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Chaos and Madness: The Politics of Fiction in Stephen Marlowe's Historical Narratives

Mónica Calvo Pascual,  Amsterdam & New York: Rodopi (2011)

 

caos

 

Mónica Calvo Pascual,

Chaos and Madness: The Politics of Fiction in Stephen Marlowe’s Historical Narratives, Amsterdam & New York: Rodopi (2011)

 

 

In the 1950s prolific U.S. fiction writer Stephen Marlowe became a cult author for lovers of noir fiction mainly for his Drumbeat series, which present his best-known character: private eye Chester Drum. Yet, the academia never paid much attention to his multifaceted, extensive oeuvre. Chaos and Madness is the first volume offering a critical approach to Marlowe's riveting historical novels. Their relevance in the field of literary studies derives from their well-wrought structure and captivating prose as well as from their portrayal of remote European history - a distinctive feature that makes Marlowe a unique figure in the North American trend of historiographic metafiction.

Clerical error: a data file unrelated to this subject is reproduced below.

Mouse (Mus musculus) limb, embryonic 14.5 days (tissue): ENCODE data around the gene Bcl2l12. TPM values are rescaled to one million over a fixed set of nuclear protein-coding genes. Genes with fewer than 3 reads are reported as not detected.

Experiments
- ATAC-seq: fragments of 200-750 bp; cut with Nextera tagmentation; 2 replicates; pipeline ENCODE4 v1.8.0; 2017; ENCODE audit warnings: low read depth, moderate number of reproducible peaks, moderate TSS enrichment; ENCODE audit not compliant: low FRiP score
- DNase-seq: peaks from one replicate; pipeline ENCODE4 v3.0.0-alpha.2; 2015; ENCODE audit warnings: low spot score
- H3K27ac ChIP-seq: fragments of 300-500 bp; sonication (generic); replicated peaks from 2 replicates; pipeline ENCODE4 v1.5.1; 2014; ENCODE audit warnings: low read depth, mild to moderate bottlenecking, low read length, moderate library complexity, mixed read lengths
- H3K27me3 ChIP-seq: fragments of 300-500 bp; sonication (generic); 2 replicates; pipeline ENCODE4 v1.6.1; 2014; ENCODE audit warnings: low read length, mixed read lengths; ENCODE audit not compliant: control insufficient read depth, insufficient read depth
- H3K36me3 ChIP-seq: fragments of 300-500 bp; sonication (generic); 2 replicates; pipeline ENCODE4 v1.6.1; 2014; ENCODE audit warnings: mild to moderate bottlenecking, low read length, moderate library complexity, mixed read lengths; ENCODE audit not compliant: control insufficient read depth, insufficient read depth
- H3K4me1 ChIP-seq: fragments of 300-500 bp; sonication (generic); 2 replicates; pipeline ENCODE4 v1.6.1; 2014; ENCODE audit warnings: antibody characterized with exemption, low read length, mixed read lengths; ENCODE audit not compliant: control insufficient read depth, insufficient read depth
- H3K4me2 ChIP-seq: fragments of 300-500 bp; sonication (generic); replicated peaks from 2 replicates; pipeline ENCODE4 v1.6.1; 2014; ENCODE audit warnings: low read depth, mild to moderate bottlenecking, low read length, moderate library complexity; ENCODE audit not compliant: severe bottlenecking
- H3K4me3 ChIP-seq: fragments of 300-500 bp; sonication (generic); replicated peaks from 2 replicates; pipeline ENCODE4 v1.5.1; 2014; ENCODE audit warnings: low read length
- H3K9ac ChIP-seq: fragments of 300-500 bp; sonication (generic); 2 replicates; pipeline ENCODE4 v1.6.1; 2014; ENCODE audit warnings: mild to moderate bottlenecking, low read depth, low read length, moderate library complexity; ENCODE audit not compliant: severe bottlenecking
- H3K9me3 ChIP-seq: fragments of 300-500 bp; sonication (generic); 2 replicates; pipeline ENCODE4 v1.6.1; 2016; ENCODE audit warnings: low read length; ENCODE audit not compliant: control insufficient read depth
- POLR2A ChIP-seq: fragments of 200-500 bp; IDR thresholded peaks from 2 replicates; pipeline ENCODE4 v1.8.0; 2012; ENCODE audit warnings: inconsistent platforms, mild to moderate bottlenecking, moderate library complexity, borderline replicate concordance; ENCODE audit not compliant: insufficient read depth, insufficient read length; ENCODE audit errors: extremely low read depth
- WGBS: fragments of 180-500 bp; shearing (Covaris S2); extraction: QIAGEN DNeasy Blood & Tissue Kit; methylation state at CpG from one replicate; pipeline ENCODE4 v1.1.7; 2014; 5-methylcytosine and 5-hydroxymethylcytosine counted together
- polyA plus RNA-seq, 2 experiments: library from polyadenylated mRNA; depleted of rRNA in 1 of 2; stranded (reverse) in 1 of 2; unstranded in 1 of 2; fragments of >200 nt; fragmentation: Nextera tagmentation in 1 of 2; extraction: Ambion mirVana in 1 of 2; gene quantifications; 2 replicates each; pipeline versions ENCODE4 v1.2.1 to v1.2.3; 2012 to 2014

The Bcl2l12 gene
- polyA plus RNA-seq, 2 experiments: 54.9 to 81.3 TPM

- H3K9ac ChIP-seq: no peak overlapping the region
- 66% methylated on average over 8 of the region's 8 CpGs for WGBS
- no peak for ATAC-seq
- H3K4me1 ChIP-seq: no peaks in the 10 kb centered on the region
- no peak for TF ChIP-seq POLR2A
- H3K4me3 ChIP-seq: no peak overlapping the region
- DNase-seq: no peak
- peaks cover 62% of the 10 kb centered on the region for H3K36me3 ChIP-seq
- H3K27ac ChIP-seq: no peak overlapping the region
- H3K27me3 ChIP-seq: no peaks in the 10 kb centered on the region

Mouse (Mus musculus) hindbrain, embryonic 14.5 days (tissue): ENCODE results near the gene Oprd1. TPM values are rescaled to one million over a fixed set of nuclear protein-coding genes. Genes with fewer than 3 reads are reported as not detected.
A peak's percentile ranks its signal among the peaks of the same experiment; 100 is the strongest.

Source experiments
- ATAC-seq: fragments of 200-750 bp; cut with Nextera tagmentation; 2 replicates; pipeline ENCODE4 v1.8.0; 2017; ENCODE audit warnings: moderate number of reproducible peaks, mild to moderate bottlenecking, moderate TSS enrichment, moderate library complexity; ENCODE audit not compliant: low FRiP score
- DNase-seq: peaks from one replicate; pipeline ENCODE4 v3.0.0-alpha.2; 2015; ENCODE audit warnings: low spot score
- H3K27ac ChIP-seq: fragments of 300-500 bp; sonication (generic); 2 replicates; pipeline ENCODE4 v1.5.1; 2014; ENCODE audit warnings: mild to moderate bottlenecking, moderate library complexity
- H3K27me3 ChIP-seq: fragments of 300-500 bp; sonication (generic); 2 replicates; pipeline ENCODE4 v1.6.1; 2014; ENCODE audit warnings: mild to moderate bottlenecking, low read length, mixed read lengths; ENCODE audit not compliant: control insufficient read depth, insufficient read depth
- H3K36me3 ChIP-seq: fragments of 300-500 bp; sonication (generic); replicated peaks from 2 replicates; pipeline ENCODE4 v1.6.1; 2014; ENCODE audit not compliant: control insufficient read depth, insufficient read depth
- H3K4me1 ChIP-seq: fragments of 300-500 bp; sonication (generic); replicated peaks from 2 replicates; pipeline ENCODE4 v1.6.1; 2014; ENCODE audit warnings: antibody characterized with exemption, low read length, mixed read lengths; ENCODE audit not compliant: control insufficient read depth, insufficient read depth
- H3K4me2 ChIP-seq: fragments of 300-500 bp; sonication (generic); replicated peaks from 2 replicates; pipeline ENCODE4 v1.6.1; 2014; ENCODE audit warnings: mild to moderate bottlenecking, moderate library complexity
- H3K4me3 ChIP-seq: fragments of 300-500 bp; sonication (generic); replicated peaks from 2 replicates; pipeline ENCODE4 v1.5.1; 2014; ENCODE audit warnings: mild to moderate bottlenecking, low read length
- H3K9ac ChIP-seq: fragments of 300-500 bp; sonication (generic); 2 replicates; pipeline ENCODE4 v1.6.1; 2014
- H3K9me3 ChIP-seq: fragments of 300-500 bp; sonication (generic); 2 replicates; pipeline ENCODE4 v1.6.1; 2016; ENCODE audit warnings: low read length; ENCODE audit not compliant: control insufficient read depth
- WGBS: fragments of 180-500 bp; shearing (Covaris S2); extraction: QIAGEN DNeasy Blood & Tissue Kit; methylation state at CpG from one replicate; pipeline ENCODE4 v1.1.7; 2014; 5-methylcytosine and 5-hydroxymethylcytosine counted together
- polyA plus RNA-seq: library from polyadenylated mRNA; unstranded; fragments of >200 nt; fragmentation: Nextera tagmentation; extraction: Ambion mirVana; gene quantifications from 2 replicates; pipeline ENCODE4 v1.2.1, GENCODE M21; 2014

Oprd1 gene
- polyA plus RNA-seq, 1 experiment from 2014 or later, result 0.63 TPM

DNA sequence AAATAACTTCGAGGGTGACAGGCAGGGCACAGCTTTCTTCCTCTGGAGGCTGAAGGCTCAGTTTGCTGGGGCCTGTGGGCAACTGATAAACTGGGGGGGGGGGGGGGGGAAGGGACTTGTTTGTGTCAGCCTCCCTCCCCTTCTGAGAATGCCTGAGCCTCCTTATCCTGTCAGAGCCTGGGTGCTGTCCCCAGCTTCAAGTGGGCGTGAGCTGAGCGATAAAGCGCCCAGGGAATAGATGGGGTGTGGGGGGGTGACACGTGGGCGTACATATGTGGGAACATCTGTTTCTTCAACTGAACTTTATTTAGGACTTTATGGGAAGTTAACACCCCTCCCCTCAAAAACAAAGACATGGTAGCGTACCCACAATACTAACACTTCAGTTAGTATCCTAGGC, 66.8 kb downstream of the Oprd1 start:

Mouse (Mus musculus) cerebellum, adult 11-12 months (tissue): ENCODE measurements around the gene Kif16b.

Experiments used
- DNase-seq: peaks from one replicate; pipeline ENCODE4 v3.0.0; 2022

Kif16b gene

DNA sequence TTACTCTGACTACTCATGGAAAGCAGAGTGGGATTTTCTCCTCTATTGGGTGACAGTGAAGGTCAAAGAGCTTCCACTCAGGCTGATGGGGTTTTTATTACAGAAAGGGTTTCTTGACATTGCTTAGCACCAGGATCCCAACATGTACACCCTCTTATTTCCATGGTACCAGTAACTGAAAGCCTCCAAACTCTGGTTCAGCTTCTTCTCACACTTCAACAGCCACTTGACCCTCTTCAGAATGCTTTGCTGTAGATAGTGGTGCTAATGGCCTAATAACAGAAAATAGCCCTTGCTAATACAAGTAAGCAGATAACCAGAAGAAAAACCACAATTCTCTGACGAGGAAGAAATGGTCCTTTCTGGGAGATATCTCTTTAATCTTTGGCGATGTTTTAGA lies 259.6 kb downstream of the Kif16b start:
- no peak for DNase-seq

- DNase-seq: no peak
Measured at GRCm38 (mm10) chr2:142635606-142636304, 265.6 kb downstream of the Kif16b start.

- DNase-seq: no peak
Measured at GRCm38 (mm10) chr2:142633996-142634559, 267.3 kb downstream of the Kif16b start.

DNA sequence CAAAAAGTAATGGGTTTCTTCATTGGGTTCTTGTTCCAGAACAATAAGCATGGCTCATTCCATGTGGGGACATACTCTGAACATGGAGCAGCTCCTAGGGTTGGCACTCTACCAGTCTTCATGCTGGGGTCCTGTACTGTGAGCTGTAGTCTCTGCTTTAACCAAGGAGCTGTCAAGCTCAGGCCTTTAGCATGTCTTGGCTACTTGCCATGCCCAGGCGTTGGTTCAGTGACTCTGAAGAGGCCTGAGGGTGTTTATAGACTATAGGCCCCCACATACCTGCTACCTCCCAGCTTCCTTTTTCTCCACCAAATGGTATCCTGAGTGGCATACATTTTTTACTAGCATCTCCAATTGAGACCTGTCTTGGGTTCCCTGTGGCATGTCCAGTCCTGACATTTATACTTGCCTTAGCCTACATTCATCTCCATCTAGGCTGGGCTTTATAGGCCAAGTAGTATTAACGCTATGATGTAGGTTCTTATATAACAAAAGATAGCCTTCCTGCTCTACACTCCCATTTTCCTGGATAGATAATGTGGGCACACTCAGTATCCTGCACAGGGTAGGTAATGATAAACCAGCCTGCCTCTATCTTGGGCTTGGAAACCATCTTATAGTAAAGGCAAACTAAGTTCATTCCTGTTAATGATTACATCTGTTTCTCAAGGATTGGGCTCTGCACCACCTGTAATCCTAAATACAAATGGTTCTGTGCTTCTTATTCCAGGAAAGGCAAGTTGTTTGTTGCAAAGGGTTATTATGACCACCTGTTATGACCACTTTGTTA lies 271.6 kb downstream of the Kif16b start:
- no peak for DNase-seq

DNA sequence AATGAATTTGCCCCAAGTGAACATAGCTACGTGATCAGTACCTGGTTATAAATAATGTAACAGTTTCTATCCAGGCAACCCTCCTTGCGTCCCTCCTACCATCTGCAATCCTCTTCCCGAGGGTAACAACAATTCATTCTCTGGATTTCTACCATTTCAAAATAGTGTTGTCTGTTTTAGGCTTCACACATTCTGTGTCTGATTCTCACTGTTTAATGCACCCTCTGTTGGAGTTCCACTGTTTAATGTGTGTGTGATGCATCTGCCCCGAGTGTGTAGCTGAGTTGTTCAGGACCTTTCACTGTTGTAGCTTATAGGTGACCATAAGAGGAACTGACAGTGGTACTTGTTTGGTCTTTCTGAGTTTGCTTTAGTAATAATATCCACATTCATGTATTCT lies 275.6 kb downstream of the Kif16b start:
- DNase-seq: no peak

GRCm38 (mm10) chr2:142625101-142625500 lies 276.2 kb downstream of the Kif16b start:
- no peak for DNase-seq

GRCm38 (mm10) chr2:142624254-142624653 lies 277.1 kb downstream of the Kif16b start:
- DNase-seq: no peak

Chaos and Madness provides a comprehensive narratological and ideological analysis of three novels in which Marlowe deals with Spanish history. Preceded by an in-depth if reader-friendly theoretical chapter that traces the evolution of the historical novel as a genre, Calvo-Pascual's meticulous investigation into Marlowe's fiction proves compelling for anyone interested in contemporary American fiction, in Spanish history, or in the interaction of metafiction and the scientific discourse of chaos theory.